Allianz divisional claims manager (technical) Roy Hebburn believes the rulings have highlighted that CHOs will need to become “leaner and fitter” in order to survive. He predicts that the number of CHOs operating in the market – currently more than 800 – will dramatically reduce over the next couple of years. “I wouldn’t be surprised if as many as 50% fall by the wayside.”
However, there is a consensus that credit hire is here to stay. In spite of their fractious relationships, insurers have come to regard such operators as a necessary evil. While it has often been mooted that insurers could encroach upon CHOs’ territory and set up their own operation, most insurers believe the hassle and expense of doing so far outweigh any potential advantages.
“Insurers are traditionally good at insuring and claims handling and credit hire companies are good at credit hire. I don’t think there will be any other insurers trying to set up their own CHOs in the short to medium term. It is a far too complicated set up for insurers,” Caffrey says.
And while insurers are becoming more adept at third-party capture and providing replacement vehicles, Baker insists CHOs will continue to beat insurers in the race to reach the non-fault party. “If you are specialist in an area, you are going to be good at it. It is something insurance companies have struggled to emulate,” he says.
Ideally, insurers would like to enter into a supplier arrangement with CHOs, forging a contractual agreement with operators to supply vehicles to third parties. Under such agreements, insurers would control the volume of work directed to CHOs, who would in turn have to compromise by accepting much lower margins in return for guaranteed payments.
Even Baker believes that existing credit hire companies may be tempted to adapt their business structure to this model as it would provide a regular, guaranteed source of income.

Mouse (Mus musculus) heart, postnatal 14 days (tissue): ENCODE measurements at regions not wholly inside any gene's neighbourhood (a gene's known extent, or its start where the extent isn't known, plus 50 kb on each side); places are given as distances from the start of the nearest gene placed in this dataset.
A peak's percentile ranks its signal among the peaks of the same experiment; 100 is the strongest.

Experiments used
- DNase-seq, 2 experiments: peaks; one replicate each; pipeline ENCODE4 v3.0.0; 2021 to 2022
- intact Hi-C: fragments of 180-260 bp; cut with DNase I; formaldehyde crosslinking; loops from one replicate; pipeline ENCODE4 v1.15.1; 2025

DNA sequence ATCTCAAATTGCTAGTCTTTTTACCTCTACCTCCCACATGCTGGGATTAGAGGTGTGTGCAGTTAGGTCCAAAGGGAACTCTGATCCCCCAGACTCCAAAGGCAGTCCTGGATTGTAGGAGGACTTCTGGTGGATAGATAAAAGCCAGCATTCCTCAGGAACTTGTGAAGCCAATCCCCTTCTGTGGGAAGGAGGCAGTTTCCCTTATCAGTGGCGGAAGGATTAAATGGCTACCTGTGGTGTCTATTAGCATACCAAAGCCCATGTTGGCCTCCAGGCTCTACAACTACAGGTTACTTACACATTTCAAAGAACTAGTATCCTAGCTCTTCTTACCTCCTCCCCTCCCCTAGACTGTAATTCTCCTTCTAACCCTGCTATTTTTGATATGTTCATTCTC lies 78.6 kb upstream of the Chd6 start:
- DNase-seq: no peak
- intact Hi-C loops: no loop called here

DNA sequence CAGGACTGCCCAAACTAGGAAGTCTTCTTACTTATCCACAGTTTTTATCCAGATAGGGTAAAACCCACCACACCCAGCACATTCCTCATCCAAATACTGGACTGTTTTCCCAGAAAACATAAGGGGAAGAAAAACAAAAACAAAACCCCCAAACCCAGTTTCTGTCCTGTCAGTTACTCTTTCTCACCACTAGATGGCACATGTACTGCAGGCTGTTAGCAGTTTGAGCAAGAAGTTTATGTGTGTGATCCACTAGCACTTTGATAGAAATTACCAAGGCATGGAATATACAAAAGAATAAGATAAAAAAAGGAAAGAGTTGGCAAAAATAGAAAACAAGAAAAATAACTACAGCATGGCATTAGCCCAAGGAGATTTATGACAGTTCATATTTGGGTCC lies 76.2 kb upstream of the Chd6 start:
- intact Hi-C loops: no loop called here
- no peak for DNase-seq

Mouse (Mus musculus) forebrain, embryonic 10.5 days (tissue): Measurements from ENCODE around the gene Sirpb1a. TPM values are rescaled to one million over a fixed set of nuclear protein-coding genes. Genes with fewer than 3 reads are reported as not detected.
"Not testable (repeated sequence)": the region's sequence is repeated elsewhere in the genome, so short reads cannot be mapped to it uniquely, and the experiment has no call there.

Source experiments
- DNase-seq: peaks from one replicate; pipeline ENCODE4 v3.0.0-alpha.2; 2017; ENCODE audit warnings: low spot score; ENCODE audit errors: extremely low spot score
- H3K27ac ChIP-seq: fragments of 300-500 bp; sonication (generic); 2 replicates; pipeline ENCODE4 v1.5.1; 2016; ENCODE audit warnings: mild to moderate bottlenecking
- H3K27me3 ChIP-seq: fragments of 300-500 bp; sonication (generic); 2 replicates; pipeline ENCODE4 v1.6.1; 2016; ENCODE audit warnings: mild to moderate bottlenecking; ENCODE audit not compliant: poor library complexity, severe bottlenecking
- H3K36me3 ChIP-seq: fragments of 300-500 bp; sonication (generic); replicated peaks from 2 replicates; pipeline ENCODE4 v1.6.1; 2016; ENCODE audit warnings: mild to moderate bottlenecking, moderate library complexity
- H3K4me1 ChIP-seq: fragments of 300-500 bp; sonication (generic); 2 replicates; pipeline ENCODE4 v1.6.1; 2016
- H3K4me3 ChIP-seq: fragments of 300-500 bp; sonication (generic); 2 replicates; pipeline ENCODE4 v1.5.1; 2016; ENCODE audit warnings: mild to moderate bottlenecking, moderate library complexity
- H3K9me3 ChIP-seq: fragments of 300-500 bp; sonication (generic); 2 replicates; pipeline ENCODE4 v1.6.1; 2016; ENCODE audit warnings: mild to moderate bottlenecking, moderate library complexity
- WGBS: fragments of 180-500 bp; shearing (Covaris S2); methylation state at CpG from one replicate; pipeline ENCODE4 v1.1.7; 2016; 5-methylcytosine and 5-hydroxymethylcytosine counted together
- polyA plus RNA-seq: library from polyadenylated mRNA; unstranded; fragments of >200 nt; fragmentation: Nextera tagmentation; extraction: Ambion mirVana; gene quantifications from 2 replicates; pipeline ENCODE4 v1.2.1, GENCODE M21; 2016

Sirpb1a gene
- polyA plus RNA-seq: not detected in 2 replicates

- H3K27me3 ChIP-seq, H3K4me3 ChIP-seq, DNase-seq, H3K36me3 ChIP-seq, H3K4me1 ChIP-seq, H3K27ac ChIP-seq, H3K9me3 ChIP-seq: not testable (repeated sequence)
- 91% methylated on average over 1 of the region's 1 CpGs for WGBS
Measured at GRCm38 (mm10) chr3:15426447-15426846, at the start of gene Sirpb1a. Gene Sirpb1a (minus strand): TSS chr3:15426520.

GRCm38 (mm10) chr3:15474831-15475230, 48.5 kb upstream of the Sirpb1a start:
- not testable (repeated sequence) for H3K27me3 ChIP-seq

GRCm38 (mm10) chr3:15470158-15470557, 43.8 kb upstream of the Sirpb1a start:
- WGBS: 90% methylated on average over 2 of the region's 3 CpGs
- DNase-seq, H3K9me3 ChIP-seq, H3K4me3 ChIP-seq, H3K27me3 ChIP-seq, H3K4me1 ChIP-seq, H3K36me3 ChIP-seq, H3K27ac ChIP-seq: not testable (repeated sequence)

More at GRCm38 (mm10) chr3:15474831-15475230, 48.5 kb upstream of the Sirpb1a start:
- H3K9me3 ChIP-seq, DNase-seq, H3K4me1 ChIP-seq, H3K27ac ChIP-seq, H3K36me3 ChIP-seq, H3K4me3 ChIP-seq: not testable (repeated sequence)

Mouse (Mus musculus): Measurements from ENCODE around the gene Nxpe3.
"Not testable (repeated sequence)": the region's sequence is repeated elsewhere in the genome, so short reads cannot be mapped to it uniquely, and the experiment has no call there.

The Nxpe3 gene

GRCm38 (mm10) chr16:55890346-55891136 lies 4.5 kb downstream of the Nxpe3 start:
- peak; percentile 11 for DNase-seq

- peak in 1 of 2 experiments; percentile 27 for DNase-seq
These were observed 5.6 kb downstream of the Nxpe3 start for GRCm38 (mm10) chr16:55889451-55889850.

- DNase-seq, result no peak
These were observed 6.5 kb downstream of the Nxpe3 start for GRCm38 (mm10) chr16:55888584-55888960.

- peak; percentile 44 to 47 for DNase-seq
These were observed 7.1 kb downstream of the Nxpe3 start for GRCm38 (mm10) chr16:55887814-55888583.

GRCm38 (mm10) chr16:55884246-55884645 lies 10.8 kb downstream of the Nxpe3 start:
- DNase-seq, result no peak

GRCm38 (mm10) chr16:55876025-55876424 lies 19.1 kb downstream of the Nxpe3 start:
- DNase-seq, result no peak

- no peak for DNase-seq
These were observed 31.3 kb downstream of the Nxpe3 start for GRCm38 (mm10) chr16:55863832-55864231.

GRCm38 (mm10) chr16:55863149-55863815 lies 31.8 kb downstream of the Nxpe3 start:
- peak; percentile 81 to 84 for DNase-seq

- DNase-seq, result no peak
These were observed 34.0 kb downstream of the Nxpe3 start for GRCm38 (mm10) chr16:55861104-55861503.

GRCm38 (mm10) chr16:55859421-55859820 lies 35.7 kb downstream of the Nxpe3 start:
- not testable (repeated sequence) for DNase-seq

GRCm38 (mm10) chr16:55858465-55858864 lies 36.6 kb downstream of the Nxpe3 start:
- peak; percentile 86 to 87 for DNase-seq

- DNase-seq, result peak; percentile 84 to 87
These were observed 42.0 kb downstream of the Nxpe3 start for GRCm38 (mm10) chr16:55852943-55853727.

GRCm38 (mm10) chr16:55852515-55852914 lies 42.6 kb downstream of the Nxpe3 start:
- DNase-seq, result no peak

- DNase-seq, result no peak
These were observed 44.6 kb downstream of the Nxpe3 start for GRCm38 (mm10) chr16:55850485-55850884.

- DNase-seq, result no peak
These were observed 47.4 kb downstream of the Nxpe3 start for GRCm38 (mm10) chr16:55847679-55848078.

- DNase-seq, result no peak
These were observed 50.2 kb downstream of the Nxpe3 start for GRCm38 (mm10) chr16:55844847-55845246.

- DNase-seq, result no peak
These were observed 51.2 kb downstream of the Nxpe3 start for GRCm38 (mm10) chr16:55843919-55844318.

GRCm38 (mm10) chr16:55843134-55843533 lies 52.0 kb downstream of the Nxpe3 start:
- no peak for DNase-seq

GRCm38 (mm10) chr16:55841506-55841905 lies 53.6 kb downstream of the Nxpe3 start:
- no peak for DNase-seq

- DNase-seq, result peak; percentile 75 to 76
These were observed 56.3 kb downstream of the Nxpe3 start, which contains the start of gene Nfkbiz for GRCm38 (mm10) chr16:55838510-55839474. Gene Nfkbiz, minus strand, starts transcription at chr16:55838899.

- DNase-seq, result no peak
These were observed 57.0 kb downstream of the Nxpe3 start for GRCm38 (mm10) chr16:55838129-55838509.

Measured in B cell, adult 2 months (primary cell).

At the moment, Enterprise Rent-a-Car is the only company in the market using this model. Insurance development manager Brendan Keane argues that Enterprise is a more appealing – and viable – alternative to credit hire for insurers.
He says: “There is always going to be a question mark over the credit hire model when the services they provide are at odds with the companies they seek to pay their bills. For us, the traditional CHO model doesn’t work.”
However, Baker points out that some insurers have a vested interest in avoiding going down this route. He believes insurers themselves have grown used to handsome referral fees from credit hire companies – a source of income they may be loath to lose in a tough financial climate.
“Insurance companies have got into a position where they can’t raid their reserves because there is nothing left,” he says. “There will be pressure from procurement people who argue that you get big commissions from credit hire companies.”
However, he predicts that traditional CHOs may yet experience a renaissance. “As the economy starts to improve, there will be more accidents and more pressure on garages. And that will mean longer hire periods. I think you could see happier times for CHOs.”
However, most insist the model will have to change and that insurers have the upper hand in dictating what form the model will take.
As Allianz’s Hebburn says: “Insurers have greater financial might than CHOs. That is not a threat. It is just a fact of life.” IT
Credit hire in the dock
Credit hire operators have fallen foul of two high-profile legal rulings. In June, Allianz won a landmark case over credit hire firm Accident Exchange, which attempted to charge £33,450 for the use of a replacement car. The final claim was reduced to £3,000 in the Court of Appeal.
The insurer was also involved in another credit hire claim involving Sunderland and England footballer Darren Bent and Accident Exchange. Following the collision, Bent was referred to Accident Exchange and hired an Aston Martin DB9 for 94 days.
The insurer successfully challenged the period of hire, the rate claimed and the need for the hire in the Court of Appeal.